The evaluation phase of the audit is referred to as fieldwork.  This phase includes assessing the adequacy of internal controls and compliance, testing of transactions, records, and resources, and performing other procedures necessary to accomplish the objectives of the audit.

It may be necessary for the audit team to conduct interviews with departmental personnel and to review departmental records and practices; however, efforts will be made to minimize disruptions and cooperate with audit clients to make the audit process as smooth as possible.

The duration of an audit varies depending upon its scope; limited scope audits may take only a week or two while broad scope audits may take several months.  In addition, access to personnel and records and the timeliness of responses to audit requests may also affect the duration of the audit.

Throughout the audit, audit clients will be informed of the audit process through regular status meetings and/or communications.  The audit team makes every effort to discuss audit observations, potential issues, and proposed recommendations as they are identified.  In some instances, it is necessary to work directly with audit clients to determine or validate the root cause and discuss ways to eliminate the root cause.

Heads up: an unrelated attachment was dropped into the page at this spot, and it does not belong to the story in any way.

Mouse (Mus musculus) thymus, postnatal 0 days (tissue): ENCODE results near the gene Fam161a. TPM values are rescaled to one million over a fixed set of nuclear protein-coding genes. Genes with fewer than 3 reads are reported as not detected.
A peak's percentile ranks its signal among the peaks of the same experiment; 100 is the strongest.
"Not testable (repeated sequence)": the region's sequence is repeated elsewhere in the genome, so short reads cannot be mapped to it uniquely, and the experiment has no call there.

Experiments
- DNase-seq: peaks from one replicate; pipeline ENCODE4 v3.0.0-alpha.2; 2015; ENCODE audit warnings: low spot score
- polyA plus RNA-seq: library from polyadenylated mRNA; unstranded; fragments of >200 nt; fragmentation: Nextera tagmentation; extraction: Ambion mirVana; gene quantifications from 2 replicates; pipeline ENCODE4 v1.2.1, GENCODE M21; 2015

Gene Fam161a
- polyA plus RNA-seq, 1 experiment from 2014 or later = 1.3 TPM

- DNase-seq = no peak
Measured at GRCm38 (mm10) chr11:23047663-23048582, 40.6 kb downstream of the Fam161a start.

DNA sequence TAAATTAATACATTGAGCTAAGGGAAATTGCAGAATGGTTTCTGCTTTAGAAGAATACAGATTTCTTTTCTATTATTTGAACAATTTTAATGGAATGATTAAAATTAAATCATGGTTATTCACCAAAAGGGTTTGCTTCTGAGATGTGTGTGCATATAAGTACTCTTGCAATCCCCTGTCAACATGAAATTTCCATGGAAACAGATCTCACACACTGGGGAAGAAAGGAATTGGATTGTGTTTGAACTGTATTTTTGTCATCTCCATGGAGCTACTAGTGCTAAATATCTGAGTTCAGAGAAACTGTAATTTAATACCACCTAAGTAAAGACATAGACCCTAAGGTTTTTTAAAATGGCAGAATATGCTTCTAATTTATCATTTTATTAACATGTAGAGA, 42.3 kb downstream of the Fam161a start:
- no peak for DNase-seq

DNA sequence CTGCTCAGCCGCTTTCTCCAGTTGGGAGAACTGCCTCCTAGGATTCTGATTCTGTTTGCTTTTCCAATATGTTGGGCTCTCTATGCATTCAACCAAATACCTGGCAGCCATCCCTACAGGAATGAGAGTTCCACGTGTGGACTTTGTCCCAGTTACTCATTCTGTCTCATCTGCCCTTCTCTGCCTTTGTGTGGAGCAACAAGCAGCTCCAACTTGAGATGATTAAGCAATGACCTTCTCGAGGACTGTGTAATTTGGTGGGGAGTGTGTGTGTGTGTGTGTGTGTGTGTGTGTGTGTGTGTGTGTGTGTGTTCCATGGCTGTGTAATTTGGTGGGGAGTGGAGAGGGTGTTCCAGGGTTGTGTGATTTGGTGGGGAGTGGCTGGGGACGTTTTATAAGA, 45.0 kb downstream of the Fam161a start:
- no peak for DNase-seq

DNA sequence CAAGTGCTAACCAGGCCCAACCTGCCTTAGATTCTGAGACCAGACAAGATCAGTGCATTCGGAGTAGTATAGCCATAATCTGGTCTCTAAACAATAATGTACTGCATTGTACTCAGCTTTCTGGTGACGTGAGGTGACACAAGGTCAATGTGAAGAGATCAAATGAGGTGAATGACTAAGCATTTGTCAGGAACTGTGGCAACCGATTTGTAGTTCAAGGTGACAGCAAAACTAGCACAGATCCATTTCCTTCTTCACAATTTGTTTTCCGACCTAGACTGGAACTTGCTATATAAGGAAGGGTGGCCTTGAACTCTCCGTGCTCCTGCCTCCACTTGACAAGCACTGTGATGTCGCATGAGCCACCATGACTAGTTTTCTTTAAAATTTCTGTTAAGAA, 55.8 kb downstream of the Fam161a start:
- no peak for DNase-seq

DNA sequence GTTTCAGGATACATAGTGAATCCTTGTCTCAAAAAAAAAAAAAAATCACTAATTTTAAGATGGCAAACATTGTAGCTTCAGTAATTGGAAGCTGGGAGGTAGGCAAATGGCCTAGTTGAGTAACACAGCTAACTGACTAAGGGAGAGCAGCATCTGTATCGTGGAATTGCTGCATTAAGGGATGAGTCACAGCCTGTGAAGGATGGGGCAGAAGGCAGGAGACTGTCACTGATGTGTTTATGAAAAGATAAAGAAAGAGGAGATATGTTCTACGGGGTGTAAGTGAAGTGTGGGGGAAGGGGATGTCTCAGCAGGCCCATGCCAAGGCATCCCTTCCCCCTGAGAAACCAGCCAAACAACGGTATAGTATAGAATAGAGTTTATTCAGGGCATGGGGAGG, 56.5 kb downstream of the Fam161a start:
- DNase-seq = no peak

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Reporting

The final result of every audit is a written report that details the audit scope and objectives, results, recommendations for improvement, and the audit client’s responses and corrective action plans.

Draft Report – Audit reports are typically prepared in draft form and distribution is initially limited to the immediate manager of the area so it can be reviewed prior to further distribution of the audit report. 

If recommendations are made, written responses detailing the following are requested of the audit client:

  • A corrective action plan to resolve the problem and its root cause,
  • The person responsible for implementing the corrective action, and
  • An expected implementation date. 

These responses will be included when the final audit report is distributed to the appropriate level of University administration.  Priority level issues and recommendations are reported to and tracked by UT System until implemented.